We live in a Lancashire mill town that is full of noise. Surrounded by countryside, the birds begin to tweet at 4.30 am. The clock on the church at the end of the road chimes every hour, albeit five minutes late. In the days BC (Before Children) we'd often be woken at 10 am on Sunday mornings by the first tooting horn of the steam train on the heritage line run lovingly by volunteers and tracing a route through a line of local villages.
These days of course, we're up long before 10 am on Sundays. Despite all of the noise of the house we never miss the tooting though for T is obsessed - properly, utterly, passionately, madly - with trains.
There are worst things to be obsessed with of course. We have residents' passes for the heritage railway, meaning we can travel the entire route for less than half price (free for T) and making it an ideal lazy-idea day out. Standing in the garden and waiting for the toot which tells us a train at our small town station is ready to depart can occupy him for hours (well, half an hour maybe). And then there are the words. How many not-yet two year olds know what a piston, carriage, funnel and level crossing are. Well, I mean apart from the ones I see waving frantically from the vintage British Rail windows as we pause at the flashing lights and wait for the train to cross.
There is only one problem. I cannot bloody stand Thomas The Tank Engine.
I'm not adverse to children's brands entirely of course. We have enough In The Night Garden paraphenalia to open a small shop. I like the programme though. The colours, the pace and tone, the music, even the long unexplained absences of the Wottingers.
TTTE is completely different. The Rev W Awdry had a grand imagination, but the day to day goings on on the island of Sodor (which incidently must, according to accent, be located somewhere off the coast of Liverpool) aren't sufficiently interesting to keep T (or me!) distracted for more than a couple of minutes. Plus the newer TV versions of Awdry's stories are shown on Five as part of their Milkshake children's programming, presented by imbeciles who are at least 10 years younger than me. With adverts. Bah humbug!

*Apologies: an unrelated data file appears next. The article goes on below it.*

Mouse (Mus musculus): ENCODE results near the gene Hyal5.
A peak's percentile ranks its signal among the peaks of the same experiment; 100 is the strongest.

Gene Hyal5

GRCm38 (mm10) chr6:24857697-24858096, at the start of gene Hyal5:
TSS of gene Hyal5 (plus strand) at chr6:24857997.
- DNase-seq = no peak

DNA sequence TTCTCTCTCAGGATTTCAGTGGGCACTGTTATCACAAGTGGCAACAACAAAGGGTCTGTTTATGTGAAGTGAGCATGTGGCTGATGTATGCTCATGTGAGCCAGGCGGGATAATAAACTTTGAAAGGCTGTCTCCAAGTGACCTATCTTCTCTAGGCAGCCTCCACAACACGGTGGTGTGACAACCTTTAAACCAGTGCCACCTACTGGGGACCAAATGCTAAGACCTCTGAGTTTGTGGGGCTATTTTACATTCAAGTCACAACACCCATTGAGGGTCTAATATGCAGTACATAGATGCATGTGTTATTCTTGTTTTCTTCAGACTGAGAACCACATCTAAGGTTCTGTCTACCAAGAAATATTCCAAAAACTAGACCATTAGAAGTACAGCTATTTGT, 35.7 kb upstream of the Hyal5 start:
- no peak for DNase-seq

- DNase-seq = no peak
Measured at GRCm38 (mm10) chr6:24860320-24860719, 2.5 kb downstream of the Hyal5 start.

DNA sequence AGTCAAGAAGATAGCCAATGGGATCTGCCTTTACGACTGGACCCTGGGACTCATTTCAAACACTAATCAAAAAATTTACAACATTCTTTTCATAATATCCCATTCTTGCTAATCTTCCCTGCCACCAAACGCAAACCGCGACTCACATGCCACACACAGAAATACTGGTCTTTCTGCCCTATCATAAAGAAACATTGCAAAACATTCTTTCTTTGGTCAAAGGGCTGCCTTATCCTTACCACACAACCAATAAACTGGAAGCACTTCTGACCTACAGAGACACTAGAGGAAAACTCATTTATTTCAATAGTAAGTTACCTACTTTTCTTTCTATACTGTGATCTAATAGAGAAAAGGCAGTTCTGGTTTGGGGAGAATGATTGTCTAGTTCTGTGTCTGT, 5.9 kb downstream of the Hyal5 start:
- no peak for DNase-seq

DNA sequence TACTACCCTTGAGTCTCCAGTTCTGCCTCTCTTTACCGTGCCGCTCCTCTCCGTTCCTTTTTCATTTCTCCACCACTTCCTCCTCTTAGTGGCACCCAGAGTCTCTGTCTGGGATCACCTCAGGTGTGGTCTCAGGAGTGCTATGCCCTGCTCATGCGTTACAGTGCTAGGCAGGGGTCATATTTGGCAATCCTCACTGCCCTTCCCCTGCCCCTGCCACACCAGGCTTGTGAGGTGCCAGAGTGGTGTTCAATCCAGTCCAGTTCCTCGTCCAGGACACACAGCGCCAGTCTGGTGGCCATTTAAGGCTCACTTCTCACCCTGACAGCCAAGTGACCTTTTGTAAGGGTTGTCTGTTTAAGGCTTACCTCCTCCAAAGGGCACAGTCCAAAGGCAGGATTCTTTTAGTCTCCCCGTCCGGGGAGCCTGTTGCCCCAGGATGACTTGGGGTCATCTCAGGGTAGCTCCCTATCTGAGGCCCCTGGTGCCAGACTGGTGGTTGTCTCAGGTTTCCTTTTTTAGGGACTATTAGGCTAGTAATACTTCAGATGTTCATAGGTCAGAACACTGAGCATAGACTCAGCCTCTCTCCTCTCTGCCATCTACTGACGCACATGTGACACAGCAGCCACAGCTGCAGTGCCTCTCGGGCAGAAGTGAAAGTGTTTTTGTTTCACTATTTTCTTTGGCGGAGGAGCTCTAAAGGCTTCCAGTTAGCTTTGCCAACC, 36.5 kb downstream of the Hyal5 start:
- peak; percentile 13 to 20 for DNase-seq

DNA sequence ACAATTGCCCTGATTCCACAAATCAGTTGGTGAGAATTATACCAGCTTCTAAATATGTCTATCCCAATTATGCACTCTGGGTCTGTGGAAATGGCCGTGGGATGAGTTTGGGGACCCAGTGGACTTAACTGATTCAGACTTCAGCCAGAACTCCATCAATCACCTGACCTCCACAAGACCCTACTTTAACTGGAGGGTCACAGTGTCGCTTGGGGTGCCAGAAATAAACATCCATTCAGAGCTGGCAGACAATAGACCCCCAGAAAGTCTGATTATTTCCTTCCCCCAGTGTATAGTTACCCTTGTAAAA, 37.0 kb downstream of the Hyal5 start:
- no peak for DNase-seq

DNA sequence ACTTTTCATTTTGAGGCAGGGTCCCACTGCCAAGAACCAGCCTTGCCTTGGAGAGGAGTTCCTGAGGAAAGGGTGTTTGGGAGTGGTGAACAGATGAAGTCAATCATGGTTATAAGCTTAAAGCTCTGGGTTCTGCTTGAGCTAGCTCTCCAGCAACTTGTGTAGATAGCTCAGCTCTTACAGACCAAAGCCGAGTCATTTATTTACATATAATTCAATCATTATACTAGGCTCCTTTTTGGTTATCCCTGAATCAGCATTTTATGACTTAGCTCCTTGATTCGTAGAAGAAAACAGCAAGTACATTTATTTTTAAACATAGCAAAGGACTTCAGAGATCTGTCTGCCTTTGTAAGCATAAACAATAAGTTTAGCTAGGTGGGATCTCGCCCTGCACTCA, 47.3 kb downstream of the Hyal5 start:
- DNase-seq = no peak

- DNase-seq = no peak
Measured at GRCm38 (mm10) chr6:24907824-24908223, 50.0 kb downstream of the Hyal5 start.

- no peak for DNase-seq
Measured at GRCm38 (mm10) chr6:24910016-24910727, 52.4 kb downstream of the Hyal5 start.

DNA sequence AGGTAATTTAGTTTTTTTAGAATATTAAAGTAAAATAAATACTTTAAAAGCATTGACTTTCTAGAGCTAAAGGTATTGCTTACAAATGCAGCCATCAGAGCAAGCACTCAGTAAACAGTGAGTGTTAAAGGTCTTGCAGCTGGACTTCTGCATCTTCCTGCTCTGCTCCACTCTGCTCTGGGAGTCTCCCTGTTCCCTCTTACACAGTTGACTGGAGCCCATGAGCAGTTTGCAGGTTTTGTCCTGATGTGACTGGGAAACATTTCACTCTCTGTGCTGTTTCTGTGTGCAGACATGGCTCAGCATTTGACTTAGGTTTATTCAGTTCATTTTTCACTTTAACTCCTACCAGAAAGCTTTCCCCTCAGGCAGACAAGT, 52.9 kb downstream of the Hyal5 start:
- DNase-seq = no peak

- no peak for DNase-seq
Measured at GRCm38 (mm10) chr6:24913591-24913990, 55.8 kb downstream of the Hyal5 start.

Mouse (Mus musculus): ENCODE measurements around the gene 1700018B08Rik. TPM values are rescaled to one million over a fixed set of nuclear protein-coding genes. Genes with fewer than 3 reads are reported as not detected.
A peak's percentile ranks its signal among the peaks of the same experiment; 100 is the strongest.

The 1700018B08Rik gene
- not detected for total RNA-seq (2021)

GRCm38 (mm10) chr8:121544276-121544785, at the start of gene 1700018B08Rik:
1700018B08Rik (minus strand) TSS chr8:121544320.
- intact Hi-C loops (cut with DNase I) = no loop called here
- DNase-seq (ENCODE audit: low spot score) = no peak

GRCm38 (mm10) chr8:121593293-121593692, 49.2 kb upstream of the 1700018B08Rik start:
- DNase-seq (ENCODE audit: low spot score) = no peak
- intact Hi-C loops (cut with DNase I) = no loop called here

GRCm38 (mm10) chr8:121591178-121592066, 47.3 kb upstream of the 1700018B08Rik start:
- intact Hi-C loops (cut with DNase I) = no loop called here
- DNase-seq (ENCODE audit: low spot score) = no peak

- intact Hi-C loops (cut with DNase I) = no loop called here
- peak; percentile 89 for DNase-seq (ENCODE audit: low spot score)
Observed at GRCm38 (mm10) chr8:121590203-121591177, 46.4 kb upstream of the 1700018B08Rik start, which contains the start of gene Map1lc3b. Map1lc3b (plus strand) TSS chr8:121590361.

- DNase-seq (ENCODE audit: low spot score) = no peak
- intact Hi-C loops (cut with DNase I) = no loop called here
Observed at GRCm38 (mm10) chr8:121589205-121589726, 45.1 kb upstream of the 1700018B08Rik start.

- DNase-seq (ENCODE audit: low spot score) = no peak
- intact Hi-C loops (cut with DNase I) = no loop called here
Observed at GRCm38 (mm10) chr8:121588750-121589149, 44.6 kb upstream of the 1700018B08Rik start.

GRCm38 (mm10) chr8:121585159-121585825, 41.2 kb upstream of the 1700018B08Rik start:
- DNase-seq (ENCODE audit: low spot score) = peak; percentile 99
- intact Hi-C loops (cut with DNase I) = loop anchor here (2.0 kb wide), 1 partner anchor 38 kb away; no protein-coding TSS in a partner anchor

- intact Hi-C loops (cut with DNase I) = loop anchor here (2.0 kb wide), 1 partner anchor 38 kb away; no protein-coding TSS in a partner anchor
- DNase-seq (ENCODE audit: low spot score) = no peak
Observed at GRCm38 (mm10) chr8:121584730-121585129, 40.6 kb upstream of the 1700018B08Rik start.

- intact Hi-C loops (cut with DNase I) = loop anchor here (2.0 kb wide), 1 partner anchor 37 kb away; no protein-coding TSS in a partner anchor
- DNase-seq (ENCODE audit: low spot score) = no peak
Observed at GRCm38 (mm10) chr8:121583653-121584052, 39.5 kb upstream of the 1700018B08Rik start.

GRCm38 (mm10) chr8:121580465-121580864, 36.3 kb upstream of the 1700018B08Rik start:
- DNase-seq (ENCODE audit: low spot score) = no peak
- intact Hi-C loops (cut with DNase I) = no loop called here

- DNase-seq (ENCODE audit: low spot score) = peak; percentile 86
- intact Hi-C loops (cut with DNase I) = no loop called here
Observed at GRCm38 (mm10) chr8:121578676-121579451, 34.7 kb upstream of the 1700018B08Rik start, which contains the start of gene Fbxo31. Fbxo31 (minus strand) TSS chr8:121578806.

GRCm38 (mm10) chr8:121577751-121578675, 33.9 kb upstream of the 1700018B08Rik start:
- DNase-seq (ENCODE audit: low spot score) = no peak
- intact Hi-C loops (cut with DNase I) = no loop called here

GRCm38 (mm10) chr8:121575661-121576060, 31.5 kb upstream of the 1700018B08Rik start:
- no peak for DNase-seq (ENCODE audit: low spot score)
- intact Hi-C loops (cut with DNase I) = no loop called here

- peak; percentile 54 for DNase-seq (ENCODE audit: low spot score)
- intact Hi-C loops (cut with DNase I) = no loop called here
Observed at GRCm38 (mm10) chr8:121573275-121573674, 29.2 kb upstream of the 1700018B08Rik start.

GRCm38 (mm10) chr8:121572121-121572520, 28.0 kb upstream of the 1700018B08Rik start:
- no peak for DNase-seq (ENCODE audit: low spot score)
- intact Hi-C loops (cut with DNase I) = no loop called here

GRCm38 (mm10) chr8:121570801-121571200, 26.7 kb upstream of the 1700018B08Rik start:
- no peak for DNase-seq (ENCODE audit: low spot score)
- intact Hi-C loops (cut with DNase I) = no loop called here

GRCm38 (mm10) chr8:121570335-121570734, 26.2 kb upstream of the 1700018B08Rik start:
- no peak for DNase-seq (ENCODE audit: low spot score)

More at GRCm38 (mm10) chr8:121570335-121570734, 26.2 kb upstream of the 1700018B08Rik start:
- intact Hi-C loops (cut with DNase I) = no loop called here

The toys are hugely expensive. We have a small plastic helicopter with a rotating blade, it was a couple of quid. Paint him white, add eyes and call him Harold and he's suddenly a tenner. And have you tried the books? Yawn. I should have been suspicious when the library versions were still remarkably new looking, despite having been on the loan circuit for a couple of years.
All of this is surmountable of course. If T loved Thomas ('he's the cheeky one ...' - don't get me started on that theme tune) I'd be gritting my teeth and learning how to properly pronounce Skarloey. He doesn't though. Despite many generous gifts from Grandma and Grandpa - branded clothing, toys and DVDs - he's utterly unfussed with the whole thing, which (lets be honest) is quite alright with me.
Shaky amateur videos on Youtube though, with a close up of that piston on a wobbly zoom, clouds of steam enveloping the Handycam as the videographer coughs in the background. Those he can watch for hours.